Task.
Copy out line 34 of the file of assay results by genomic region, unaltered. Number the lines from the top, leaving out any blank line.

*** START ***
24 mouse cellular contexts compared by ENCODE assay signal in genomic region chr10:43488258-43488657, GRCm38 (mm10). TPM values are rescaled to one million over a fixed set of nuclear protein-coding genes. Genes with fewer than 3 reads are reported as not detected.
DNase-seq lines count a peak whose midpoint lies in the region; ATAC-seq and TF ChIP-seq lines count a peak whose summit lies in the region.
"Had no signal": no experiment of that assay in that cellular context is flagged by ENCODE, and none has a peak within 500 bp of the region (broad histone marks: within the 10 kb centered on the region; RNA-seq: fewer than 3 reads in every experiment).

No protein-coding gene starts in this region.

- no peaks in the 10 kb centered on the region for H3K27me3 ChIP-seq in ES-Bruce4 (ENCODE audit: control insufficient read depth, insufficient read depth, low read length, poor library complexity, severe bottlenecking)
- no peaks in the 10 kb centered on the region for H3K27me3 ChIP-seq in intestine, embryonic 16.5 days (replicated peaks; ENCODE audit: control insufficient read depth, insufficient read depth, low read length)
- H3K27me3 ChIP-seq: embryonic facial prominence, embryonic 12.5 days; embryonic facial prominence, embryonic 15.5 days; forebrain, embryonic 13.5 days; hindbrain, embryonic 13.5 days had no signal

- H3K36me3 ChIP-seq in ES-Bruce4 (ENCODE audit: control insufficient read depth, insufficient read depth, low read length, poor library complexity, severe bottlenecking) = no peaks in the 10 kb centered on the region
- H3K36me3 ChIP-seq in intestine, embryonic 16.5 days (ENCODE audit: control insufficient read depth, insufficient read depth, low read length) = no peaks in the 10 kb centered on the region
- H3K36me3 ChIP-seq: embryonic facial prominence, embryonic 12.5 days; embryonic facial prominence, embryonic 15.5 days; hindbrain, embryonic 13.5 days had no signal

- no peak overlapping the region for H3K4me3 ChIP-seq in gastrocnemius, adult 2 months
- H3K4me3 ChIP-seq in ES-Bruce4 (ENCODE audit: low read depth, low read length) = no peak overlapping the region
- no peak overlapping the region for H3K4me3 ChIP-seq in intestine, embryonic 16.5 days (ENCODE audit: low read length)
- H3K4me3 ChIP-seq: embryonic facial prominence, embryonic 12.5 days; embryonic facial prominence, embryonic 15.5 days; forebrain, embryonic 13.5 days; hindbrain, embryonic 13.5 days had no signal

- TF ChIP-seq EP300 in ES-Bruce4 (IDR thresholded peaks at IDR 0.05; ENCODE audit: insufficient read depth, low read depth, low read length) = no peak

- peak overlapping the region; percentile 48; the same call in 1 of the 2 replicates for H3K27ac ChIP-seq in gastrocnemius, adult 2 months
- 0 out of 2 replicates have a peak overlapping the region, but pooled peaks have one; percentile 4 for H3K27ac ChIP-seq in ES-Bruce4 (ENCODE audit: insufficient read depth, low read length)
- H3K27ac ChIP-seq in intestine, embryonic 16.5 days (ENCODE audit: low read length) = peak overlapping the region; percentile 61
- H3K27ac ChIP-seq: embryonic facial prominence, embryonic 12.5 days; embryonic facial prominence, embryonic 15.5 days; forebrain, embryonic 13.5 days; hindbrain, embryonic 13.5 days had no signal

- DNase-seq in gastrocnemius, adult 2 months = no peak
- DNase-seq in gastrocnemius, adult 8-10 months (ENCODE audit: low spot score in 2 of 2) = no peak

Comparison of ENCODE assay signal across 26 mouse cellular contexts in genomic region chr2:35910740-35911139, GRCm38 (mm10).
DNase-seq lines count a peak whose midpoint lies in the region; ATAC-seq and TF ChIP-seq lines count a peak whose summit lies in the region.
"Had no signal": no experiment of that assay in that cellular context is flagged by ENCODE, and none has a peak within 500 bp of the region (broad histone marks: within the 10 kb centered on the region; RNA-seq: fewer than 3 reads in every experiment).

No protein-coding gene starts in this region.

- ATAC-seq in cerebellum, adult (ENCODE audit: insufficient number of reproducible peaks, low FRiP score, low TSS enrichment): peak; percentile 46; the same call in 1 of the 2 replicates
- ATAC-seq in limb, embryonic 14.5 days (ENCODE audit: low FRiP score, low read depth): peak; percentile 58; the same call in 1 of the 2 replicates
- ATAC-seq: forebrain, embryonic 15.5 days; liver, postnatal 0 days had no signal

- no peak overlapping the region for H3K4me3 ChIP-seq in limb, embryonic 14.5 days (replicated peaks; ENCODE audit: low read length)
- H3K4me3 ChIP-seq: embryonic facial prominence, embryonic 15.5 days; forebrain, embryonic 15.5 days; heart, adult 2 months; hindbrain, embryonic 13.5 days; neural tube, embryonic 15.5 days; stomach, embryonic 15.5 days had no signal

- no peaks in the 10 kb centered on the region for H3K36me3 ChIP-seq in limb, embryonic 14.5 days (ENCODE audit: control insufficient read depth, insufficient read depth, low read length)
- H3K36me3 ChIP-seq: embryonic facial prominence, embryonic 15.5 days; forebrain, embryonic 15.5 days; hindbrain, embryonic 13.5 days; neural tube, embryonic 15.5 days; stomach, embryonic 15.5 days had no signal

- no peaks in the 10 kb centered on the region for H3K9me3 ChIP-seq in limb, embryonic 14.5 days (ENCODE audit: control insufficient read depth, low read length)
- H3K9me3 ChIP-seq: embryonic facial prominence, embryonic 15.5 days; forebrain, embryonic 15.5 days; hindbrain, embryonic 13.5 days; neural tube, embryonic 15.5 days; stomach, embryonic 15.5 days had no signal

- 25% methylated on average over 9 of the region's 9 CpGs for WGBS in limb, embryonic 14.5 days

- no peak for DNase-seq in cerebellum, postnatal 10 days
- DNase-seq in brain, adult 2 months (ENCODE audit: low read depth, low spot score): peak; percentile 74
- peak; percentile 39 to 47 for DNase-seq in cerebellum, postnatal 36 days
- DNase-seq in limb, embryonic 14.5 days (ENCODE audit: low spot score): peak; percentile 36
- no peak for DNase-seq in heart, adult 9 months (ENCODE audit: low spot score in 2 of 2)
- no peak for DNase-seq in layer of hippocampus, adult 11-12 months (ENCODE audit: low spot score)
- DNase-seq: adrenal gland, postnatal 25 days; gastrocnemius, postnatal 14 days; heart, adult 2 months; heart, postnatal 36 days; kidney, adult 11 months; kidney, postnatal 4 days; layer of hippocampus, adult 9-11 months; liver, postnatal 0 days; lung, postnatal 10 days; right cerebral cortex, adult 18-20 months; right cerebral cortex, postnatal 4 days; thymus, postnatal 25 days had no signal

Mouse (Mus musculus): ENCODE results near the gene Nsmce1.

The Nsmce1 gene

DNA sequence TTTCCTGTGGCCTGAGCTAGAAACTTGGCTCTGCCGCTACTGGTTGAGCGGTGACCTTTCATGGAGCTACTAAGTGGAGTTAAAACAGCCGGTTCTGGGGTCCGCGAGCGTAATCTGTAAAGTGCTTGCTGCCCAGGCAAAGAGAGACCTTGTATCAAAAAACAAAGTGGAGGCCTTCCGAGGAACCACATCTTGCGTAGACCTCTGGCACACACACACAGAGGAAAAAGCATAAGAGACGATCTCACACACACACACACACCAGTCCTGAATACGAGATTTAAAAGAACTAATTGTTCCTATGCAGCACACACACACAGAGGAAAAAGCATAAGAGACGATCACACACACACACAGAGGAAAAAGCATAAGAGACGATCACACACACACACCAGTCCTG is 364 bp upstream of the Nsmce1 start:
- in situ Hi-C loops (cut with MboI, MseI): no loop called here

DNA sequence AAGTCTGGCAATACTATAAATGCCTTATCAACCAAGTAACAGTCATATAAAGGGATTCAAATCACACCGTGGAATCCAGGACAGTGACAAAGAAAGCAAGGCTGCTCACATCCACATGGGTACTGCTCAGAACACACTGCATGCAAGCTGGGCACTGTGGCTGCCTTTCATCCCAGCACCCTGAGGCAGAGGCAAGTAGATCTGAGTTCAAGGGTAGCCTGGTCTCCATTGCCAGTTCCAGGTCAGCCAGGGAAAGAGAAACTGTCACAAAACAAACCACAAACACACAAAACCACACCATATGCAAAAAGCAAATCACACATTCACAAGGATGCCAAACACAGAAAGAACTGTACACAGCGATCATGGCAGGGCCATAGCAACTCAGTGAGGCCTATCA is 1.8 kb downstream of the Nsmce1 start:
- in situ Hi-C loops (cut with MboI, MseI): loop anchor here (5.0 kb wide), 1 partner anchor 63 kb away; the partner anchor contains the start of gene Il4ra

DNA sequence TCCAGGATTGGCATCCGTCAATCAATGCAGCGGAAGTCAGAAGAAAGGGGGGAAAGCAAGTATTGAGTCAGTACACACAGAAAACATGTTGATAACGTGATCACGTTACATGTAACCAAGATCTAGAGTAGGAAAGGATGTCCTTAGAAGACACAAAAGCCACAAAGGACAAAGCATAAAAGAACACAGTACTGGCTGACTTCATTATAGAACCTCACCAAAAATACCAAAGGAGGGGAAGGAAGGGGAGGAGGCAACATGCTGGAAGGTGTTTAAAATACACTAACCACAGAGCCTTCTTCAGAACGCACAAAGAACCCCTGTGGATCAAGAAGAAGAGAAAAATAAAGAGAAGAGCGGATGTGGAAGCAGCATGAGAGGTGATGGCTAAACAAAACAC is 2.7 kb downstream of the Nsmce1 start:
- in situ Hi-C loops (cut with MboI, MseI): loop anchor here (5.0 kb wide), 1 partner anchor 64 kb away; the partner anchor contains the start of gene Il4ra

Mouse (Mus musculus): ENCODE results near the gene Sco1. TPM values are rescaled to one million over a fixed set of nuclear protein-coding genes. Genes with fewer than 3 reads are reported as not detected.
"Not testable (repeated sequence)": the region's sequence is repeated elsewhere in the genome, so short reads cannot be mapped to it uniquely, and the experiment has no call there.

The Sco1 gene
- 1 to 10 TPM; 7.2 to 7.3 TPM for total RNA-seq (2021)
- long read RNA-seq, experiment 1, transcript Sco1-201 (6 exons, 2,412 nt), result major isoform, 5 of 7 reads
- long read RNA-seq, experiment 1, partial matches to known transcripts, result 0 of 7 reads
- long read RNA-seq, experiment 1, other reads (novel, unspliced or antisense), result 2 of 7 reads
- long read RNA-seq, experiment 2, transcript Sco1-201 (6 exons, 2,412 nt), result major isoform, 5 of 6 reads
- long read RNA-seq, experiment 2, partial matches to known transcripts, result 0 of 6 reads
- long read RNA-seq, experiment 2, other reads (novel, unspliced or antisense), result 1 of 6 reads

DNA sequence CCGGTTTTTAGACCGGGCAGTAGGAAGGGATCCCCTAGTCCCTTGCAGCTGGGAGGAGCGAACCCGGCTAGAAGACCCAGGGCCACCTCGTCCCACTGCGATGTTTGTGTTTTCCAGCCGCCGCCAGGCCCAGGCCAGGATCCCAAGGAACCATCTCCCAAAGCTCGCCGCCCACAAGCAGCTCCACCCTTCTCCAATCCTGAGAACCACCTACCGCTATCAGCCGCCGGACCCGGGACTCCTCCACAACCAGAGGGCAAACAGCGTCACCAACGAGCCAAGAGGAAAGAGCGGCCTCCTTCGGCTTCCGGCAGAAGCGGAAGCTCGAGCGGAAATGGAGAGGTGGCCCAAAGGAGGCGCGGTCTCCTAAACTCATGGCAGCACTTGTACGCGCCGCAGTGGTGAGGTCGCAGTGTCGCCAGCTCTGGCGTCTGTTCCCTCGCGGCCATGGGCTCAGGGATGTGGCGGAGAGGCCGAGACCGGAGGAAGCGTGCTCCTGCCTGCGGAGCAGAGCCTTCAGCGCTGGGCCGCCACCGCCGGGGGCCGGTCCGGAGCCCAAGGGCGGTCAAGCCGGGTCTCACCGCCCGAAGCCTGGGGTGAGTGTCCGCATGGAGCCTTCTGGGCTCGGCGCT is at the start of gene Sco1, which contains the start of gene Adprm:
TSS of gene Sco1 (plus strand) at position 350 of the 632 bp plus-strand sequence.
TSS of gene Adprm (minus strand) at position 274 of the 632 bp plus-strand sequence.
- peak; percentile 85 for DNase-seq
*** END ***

- H3K9me3 ChIP-seq: embryonic facial prominence, embryonic 15.5 days; forebrain, embryonic 15.5 days; hindbrain, embryonic 13.5 days; neural tube, embryonic 15.5 days; stomach, embryonic 15.5 days had no signal